The Fannie and Freddie Panic: Behind the Headlines


You know the news – Fannie Mae (FNM) and Freddie Mac (FRE), the country’s biggest mortgage backers, are desperate and the government finally agrees to step in.

With their stocks down more than 70% a piece since the beginning of the year and their collective losses amounting to some $12 billion since last summer, the Federal Reserve and the U.S. Department of Treasury say they will take the necessary steps, if needed, to keep these government-sponsored enterprises, or GSE’s, afloat with ample capital to continue backing mortgages from banks, like Countrywide and Bank of America (BAC). It’s a desperate measure in a “crisis of confidence,” on Wall Street, experts say.

Will the moves soothe Main Street’s distress? Here are the top five things to keep in mind when scanning the headlines:

In Some Ways, This is a Relief.

If Fannie Mae and Freddie Mac were left to dry, the housing market and the U.S. economy would be in for much tougher times, since the two entities hold more than $5 trillion, or about half, of the country’s mortgages. It would be tougher for consumers to buy homes, tougher for banks to insure mortgages. “Fannie Mae and Freddie Mac are critical to the housing industry and we believe the actions [proposed by the Fed and Treasury], should they be needed, are extremely important,” says Mary Trupo, spokesperson for the National Association of Realtors. “The reality of it is, the Federal Reserve and the Treasury, by acting as a backstop, have simply validated what everyone had assumed for years - that either institution was too big and too vital to fail. All they’ve done is avert a disaster,” says Greg McBride, senior financial analyst at

Expect a Bigger Tax Bite.
Treasury Secretary Henry Paulson says he would get the “authority” to buy shares of Fannie Mae and Freddie Mac and offer them as much money as they need, should they request it. (Read: He would aim to get “tax payer dollars” to fund the companies). “Ultimately any time Uncle Sam writes a check he’s doing so with tax payer dollars," says McBride. How this proposal will get funded is the “trillion dollar question.”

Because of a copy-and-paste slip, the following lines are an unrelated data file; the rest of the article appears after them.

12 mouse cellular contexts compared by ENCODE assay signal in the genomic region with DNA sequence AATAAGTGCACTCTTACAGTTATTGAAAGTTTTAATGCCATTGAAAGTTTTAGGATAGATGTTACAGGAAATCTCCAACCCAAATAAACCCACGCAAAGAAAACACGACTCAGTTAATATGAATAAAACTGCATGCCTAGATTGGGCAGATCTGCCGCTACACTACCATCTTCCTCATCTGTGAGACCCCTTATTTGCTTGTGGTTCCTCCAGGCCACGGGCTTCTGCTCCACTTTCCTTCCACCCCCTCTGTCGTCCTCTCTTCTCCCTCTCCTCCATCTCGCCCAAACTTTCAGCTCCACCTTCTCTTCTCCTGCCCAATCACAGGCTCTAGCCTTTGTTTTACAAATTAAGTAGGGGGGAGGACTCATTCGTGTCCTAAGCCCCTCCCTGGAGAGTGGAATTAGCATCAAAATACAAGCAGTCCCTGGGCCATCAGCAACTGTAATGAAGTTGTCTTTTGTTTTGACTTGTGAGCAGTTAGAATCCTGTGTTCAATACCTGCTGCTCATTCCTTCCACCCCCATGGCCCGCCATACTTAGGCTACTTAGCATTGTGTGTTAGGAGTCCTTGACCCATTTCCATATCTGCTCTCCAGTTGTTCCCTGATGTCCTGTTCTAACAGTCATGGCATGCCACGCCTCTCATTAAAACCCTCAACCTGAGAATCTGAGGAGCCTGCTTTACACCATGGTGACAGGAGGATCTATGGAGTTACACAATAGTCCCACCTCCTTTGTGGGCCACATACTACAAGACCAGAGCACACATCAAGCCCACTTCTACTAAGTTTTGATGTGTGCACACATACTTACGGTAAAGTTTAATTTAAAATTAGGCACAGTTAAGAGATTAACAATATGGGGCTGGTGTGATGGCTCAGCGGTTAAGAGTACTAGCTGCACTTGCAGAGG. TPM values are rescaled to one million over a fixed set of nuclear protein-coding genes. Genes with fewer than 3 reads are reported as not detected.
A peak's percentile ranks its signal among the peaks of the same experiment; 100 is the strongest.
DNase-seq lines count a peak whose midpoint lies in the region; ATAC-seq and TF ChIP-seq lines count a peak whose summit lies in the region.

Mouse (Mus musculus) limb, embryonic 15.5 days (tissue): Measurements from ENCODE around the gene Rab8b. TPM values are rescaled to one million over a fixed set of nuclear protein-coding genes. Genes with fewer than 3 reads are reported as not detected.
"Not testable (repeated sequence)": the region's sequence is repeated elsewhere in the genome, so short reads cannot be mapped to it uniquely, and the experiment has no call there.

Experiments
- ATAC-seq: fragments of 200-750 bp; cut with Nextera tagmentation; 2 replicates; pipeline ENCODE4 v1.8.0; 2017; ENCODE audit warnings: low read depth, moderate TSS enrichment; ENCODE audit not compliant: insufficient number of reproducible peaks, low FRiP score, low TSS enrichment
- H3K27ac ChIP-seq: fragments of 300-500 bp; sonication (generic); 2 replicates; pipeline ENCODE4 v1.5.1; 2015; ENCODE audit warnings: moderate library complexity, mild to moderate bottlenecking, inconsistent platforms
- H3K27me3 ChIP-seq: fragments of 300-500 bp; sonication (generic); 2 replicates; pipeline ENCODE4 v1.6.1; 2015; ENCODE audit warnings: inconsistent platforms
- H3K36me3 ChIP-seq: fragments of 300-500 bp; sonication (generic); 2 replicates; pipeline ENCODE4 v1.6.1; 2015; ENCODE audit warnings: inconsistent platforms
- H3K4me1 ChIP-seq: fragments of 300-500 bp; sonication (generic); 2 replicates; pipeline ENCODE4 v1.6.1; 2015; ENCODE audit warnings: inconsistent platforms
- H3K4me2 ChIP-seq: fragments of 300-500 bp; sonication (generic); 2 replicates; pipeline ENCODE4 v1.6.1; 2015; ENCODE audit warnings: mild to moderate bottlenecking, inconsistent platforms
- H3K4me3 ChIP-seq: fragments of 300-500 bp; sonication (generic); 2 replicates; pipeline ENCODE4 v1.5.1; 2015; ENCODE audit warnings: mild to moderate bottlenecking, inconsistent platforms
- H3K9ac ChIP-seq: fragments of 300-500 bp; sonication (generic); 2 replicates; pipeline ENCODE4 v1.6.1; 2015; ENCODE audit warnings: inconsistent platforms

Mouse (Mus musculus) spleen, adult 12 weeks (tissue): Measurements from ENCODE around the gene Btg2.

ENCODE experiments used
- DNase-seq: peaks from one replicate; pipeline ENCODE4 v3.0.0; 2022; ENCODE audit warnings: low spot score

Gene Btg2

Expect Higher 30-Yr Fixed Mortgage Rates.
Though not as a direct result of any skepticism surrounding Freddie Mac or Fannie Mae, or due to any need for a bailout in the coming weeks. Understand that it is not uncommon for mortgage rates to fluctuate a quarter or a half-point over the course of a few weeks. Market watchers expect some higher movement in the short term, but that could have much to do with inflationary pressures. Should Fannie and Freddie need a bailout, “you could see a 1% bump higher in rates,” says Wayne Brough, chief economist at, a lobbyist group in Washington, D.C.

Expect a Weaker Dollar.
A government bailout may raise the U.S. deficit and weaken the dollar’s strength globally, says Brough. So you may want to put off that European vacation if money’s tight.

Act Like It’s Business As Usual.
Whether or not Fannie Mae or Freddie Mac will come begging for money, prospective borrowers will still need to spruce up their credit reports and shore up savings to qualify for a mortgage. Aim for good credit, proof of stable income and enough money for a down payment, says McBride. And remember, time is on your side. “If it means taking 6 months to boost your savings, prices are not going to run away from you in the interim,” he says.

 Catch more of Farnoosh’s advice on Real Simple. Real Life. on TLC, Friday nights at 8 p.m.

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